Having protected sex will always remain your best defense against sexually transmitted infections (STIs). Whenever possible, using preventative treatments to minimize your risk of some STI and having regular testing for STI can reduce the impact of these diseases.
There are few preventative treatments on the market, and even with any prophylactic treatment, you should be responsible about sex. One common preventative treatment is the vaccination against the human papillomavirus (HPV). This is generally given to teenagers as part of their routine vaccination schedules. Minimizing HPV infection can decrease the risk of cervical, anal, and penile cancers. If you are an adult, you should consider having the HPV vaccine if you have not tested positive for the virus. Another preventative treatment is the Pre-exposure Prophylaxis (PrEP), which is a daily oral medication for people at high risk for contracting HIV. High-risk persons include those who engage in risky sexual behavior or those who use injectable street drugs.
Anti-viral medications are used to manage STIs that are caused by viruses. Once these infections occur, they cannot be cured. One viral STI is genital herpes, which can lie dormant for years before an outbreak occurs. During an outbreak, your doctor can prescribe antiviral medications to reduce the duration and severity. Some people with genital herpes have frequent outbreaks and might be prescribed suppressant medications, which can minimize their number of outbreaks each year. Suppressant medications are also good to use in combination with condoms to minimize the chance of infecting your partner. Similarly, HIV is managed with antiviral medications. The goal of antiviral medications in HIV-positive people is to keep the virus load virtually undetectable, which can reduce their risk of passing the virus to their partner and allows people who are HIV-positive to avoid developing AIDS.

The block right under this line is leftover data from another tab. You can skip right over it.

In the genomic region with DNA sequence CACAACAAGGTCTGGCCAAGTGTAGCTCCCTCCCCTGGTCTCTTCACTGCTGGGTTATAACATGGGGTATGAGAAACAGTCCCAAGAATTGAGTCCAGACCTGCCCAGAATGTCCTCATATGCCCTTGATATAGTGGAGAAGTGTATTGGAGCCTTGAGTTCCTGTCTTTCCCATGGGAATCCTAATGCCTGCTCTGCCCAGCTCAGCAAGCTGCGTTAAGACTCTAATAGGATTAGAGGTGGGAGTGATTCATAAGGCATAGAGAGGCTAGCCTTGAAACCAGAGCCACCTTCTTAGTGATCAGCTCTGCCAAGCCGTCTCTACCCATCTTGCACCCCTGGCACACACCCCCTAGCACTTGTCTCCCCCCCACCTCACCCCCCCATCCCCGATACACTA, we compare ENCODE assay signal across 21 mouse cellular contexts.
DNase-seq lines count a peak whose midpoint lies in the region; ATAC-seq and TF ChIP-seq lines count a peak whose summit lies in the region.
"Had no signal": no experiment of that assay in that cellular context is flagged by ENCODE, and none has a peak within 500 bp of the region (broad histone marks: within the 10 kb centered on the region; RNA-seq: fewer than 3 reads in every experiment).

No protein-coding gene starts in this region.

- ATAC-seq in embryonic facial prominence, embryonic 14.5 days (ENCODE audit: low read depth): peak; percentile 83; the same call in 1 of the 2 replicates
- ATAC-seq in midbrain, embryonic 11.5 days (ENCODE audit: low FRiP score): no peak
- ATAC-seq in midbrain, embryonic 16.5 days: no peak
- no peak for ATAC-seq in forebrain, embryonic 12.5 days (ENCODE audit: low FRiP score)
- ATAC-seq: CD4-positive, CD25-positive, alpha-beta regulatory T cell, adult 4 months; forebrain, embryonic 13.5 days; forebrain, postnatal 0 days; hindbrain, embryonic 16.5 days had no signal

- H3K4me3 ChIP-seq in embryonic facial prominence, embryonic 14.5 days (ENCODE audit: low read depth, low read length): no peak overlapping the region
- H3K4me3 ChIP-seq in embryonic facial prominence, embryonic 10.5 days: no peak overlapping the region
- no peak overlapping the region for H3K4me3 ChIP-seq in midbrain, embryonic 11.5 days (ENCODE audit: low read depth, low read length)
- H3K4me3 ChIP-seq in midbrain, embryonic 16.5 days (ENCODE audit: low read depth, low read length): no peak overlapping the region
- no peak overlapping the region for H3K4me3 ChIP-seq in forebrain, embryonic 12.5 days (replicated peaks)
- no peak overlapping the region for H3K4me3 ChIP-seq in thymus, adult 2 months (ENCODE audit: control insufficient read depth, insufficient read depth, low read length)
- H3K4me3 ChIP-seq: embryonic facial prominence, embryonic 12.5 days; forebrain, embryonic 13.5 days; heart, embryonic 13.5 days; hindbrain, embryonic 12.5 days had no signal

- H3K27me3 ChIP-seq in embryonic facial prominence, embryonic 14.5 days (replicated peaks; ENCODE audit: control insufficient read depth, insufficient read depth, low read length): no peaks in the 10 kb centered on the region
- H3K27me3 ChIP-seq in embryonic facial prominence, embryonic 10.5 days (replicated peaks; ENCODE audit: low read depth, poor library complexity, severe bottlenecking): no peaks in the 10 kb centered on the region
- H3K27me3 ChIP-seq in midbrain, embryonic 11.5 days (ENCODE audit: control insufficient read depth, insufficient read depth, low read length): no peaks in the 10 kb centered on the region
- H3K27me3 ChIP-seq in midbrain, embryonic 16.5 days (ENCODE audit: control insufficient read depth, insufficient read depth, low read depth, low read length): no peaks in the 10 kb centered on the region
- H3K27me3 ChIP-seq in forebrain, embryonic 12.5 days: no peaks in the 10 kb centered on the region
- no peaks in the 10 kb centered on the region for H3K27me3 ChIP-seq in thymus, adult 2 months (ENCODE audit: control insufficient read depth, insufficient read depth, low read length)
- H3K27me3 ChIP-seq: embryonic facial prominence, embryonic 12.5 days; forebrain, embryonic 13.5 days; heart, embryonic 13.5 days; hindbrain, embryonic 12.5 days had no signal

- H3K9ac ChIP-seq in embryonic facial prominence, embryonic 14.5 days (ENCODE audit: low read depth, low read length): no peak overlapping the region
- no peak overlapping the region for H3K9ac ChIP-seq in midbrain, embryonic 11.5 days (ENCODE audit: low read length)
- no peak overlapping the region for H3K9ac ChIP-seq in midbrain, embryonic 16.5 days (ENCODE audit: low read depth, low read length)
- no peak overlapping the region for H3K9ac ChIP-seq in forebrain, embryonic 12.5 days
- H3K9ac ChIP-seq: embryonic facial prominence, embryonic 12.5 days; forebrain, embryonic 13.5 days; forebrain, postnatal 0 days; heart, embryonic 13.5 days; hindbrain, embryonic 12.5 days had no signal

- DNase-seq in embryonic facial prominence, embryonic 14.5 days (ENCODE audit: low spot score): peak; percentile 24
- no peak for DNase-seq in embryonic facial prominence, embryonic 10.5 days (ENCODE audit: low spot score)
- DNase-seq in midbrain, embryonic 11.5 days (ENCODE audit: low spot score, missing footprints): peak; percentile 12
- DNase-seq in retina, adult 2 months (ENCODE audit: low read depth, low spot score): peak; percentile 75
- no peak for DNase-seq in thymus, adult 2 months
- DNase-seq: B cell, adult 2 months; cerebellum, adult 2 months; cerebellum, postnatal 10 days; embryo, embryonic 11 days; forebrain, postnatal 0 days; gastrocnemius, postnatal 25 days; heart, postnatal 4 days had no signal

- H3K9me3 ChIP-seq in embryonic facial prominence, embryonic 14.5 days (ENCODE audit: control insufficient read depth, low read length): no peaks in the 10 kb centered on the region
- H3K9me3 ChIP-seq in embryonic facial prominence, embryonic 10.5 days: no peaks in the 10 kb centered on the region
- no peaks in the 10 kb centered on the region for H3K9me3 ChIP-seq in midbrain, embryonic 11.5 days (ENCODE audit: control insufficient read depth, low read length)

The STIs most commonly seen can be treated with antibiotics. Chlamydia, gonorrhea, and syphilis are some types of STIs that can be treated with antibiotics. Ideally, you will receive regular testing to determine if you have been infected with an STI since it is easy to overlook the symptoms or be asymptomatic. Syphilis is especially problematic if it is not treated in the early stages. Once the bacteria progresses, it can lead to widespread damage in the body and may even result in death. In addition to regular testing for STIs, anything usual should be investigated, such as sores, discharge, or pelvic pain. If you are infected with an STI, your partner will also need treatment.
Treating STIs is a matter of protecting yourself by engaging in safe sex and taking any preventative treatments to minimize your chance of contracting an STI. Once an STI occurs, early treatment can prevent long-term damage from the infection. Talk to a professional to learn more about STI and STD treatment.Share